Thursday, April 26, 2012

An analysis of the Gulen Movement

(Video Duration: 24 mins. 6 secs.)

This is one of the first academic books about Fethullah Gülen, a Turkish scholar and preacher, and the civic movement he inspired in Turkey and ultimately throughout the world. The movement is rooted in moderate Islam and is committed to educating youth, fostering interfaith and intercultural dialog, assisting the needy in society and contributing to global peace. Based on interview data and visits to Gülen-inspired institutions, the book describes the movement from a sociological perspective, especially through the lens of social movement theory. It is the first book, grounded in empirical methodology, to describe the movement to a Western audience. It will be of special interest to social scientists interested in religious movements, religious scholars seeking information on Islamic movements and the general public eager to discover a moderate Islam that promotes humanitarian projects.

Helen Rose Ebaugh, professor, University of Houston, received her Ph.D. in sociology from Columbia University in 1975 with specialties in organizational sociology and the sociology of religion. In addition to five research monographs and two edited books, she has published numerous articles in scholarly journals, including The American Sociological Review, Social Forces, The Journal of Nonprofit and Voluntary Sector Quarterly, Sociological Analysis and The Journal for the Scientific Study of Religion. She served as president of the national Association for the Sociology of Religion, helped organize and served as the first chair of the American Sociological Association’s Section on the Sociology of Religion and is past president of the Society for the Scientific Study of Religion. Ebaugh received two consecutive research grants from the Pew Charitable Trusts to study religion and the new immigrants in the United States. With a major grant from the Lilly Endowment, she studied inter-faith coalitions and their provision of social services. She routinely teaches graduate and undergraduate courses in the sociology of religion and the study of world religions.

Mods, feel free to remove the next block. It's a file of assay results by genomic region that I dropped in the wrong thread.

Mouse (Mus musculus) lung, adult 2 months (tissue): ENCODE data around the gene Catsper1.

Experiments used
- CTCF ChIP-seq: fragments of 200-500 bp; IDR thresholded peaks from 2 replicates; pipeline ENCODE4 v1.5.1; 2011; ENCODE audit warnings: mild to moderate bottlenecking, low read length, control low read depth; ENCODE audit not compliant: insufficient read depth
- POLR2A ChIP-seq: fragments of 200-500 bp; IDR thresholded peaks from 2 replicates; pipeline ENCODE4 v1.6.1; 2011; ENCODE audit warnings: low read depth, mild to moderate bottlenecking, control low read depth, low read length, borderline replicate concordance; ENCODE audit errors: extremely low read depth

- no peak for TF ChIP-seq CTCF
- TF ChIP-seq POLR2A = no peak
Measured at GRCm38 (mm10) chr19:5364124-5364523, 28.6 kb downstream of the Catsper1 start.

"I teach the Sociology of World Religions at the University of Houston, Houston, Texas, and after the events of 9/11 (bombing of the World Trade Center and Pentagon) and the negative stereotypes that many Americans had of Islam and Muslims after that event, I began to look for the moderate voice of Islam and Muslims who would come forward to challenge the so-called terrorists. I saw Mr. Fethullah Gulen's full page ad in the New York Times condemning the bombings and wondered who he was. Then, several years later, two Turkish-Muslim graduate students entered our Sociology Dept and sought me out to take my course and work with me on theses related to the Gulen movement. As a result of my academic work in the area of interfaith dialog, I was also invited to be a keynote speaker at the 3rd. Harran conference in Gothenburg, Sweden, co-sponsored by the Journalists and Writers Foundation. So gradually I began to learn more about the Gulen movement and realized that it promoted interfaith dialogue, education, modernization and peaceful co-existence."

Full version of this TV program [76 mins] is available at: